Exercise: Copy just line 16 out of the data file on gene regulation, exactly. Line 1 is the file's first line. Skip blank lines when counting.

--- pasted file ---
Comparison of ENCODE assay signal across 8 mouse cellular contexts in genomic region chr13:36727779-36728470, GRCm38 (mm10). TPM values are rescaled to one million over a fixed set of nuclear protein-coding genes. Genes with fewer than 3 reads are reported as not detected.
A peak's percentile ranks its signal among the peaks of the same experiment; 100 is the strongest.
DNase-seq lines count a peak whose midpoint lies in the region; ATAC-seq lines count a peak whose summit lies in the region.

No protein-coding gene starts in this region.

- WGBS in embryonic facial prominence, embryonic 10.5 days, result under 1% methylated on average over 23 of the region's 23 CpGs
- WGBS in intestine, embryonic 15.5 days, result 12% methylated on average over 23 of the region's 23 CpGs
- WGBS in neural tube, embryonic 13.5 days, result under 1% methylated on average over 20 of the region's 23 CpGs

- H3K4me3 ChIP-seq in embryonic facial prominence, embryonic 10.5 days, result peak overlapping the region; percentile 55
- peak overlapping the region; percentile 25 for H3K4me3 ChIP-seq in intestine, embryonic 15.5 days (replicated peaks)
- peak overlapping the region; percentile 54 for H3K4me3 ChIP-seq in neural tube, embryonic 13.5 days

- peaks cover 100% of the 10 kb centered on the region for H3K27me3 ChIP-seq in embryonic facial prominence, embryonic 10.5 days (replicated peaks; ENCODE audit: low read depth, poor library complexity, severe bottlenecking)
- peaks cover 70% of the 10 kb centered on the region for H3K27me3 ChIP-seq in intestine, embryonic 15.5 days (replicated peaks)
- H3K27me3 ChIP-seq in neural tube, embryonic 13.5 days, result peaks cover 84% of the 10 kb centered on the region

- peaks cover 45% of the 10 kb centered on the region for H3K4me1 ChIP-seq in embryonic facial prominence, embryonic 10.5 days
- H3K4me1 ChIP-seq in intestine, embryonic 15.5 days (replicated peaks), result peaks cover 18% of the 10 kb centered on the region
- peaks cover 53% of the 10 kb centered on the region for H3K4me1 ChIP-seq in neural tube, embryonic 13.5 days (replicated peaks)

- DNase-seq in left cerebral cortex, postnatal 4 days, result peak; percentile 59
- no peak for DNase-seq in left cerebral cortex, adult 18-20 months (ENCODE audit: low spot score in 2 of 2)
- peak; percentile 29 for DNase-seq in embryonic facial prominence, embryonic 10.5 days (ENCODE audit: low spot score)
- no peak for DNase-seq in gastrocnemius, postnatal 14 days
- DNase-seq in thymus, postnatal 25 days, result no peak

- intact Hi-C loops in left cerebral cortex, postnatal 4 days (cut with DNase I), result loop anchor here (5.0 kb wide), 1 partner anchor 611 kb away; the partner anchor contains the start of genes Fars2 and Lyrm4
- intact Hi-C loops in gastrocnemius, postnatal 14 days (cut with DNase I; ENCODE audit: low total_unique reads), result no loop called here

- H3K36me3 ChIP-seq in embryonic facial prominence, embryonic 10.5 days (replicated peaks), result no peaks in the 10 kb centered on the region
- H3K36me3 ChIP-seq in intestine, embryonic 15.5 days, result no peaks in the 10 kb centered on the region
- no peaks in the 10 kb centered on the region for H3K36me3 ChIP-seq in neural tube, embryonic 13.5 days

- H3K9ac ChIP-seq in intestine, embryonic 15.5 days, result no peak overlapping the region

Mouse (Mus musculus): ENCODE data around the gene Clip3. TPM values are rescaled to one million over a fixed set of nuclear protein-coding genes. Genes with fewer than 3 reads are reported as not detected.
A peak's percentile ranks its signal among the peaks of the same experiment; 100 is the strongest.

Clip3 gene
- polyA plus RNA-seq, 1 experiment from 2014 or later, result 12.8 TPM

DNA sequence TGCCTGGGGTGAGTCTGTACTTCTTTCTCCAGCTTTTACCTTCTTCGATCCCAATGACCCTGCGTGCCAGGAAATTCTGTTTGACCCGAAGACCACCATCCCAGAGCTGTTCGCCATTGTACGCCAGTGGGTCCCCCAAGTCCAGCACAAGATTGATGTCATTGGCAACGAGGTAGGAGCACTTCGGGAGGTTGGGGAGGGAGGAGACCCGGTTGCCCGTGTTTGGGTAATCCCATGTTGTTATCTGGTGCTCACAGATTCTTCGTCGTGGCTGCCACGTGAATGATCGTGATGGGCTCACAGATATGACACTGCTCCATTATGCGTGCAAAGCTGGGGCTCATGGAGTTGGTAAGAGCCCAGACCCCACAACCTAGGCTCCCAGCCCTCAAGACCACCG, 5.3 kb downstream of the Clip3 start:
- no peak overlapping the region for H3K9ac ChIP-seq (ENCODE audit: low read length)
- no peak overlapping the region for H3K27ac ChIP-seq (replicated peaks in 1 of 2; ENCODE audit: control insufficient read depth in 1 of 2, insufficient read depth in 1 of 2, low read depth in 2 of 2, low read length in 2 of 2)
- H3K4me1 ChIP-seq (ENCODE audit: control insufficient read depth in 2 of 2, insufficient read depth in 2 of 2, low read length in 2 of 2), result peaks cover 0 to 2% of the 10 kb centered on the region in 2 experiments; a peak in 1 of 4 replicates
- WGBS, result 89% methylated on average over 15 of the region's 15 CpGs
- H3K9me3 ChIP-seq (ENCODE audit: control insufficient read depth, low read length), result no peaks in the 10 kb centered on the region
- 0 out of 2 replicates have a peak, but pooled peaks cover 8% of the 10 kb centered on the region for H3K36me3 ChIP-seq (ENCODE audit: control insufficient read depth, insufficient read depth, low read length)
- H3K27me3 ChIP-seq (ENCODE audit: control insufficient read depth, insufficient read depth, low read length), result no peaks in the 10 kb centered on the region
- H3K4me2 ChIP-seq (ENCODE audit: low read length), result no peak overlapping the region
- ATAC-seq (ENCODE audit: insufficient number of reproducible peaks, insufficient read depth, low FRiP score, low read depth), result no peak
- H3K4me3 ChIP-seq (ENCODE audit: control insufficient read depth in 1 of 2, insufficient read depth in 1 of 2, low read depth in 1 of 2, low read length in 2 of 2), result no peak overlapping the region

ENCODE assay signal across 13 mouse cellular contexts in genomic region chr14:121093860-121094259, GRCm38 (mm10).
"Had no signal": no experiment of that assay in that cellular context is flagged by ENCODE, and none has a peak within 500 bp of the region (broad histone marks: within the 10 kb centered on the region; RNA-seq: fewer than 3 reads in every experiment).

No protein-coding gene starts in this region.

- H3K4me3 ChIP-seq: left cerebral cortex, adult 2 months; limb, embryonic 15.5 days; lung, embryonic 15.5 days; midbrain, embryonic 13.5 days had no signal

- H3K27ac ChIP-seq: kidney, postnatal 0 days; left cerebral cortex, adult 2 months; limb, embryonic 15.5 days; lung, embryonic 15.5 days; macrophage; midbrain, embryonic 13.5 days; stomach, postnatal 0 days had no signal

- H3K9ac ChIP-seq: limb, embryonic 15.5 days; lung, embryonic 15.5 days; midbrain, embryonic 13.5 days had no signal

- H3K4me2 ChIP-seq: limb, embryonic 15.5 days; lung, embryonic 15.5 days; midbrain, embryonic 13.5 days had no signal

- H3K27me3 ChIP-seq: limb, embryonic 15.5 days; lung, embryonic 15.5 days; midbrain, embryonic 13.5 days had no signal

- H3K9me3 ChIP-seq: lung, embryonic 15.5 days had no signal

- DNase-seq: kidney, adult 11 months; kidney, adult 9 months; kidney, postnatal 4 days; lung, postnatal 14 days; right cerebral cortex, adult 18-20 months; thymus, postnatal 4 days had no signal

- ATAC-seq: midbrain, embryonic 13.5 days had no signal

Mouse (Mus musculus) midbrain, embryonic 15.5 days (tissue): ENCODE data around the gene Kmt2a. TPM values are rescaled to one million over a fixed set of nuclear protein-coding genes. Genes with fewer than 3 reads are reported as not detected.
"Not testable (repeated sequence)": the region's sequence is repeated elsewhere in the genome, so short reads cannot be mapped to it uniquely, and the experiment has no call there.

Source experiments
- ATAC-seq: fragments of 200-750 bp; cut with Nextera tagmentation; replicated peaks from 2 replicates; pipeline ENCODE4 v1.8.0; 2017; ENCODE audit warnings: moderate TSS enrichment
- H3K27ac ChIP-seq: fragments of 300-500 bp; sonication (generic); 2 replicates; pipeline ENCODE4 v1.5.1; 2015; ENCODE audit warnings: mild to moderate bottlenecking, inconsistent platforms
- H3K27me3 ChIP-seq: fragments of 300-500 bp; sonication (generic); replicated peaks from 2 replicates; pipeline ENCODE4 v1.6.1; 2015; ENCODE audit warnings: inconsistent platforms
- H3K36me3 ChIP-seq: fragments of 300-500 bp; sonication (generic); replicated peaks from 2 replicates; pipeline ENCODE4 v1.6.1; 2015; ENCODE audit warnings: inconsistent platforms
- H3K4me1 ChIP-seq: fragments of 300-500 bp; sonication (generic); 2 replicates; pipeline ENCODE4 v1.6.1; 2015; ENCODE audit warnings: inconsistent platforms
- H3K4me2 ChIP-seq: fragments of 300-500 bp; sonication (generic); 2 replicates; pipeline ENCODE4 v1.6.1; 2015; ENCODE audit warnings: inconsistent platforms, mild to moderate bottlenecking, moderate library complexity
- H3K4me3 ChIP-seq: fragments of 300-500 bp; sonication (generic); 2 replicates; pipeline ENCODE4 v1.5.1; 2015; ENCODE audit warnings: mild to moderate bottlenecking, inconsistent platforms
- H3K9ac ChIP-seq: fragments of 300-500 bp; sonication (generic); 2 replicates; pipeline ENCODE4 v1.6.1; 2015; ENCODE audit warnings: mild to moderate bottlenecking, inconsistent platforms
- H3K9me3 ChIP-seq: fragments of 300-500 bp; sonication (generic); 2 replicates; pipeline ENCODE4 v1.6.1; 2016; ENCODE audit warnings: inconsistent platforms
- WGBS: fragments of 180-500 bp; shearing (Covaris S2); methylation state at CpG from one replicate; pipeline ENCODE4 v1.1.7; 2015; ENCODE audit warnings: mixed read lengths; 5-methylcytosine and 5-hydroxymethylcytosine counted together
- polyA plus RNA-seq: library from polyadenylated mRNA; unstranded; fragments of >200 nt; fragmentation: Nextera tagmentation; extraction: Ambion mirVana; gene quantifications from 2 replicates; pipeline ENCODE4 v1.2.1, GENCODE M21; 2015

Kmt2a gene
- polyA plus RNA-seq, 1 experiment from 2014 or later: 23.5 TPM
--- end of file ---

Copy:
- peaks cover 53% of the 10 kb centered on the region for H3K4me1 ChIP-seq in neural tube, embryonic 13.5 days (replicated peaks)